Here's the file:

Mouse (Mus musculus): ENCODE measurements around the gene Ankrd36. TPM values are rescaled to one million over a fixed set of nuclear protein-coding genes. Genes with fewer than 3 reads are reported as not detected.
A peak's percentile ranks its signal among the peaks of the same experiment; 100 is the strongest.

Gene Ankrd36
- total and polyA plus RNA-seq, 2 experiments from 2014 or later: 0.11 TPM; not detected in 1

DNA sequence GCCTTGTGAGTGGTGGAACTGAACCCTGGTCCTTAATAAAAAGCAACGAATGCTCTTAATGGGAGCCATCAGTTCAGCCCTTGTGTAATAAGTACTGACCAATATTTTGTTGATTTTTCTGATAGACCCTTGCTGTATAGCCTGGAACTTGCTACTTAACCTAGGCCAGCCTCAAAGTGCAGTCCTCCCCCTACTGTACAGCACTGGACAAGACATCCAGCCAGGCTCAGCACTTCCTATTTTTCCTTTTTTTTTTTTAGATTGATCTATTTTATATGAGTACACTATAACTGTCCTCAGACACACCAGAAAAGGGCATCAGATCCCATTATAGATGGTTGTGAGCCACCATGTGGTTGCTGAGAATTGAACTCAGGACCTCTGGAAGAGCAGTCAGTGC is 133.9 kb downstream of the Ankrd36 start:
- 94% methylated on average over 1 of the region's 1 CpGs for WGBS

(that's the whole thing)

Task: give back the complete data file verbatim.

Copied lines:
Mouse (Mus musculus): ENCODE measurements around the gene Ankrd36. TPM values are rescaled to one million over a fixed set of nuclear protein-coding genes. Genes with fewer than 3 reads are reported as not detected.
A peak's percentile ranks its signal among the peaks of the same experiment; 100 is the strongest.

Gene Ankrd36
- total and polyA plus RNA-seq, 2 experiments from 2014 or later: 0.11 TPM; not detected in 1

DNA sequence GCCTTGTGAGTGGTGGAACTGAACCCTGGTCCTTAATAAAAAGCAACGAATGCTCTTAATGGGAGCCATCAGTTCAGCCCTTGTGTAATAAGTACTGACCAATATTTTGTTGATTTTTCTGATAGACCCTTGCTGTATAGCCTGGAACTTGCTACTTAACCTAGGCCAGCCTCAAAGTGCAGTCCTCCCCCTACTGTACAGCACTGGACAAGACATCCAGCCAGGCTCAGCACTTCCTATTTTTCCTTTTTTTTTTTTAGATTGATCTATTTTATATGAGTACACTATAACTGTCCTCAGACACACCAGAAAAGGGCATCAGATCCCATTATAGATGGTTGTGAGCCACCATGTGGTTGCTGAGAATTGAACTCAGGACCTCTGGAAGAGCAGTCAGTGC is 133.9 kb downstream of the Ankrd36 start:
- 94% methylated on average over 1 of the region's 1 CpGs for WGBS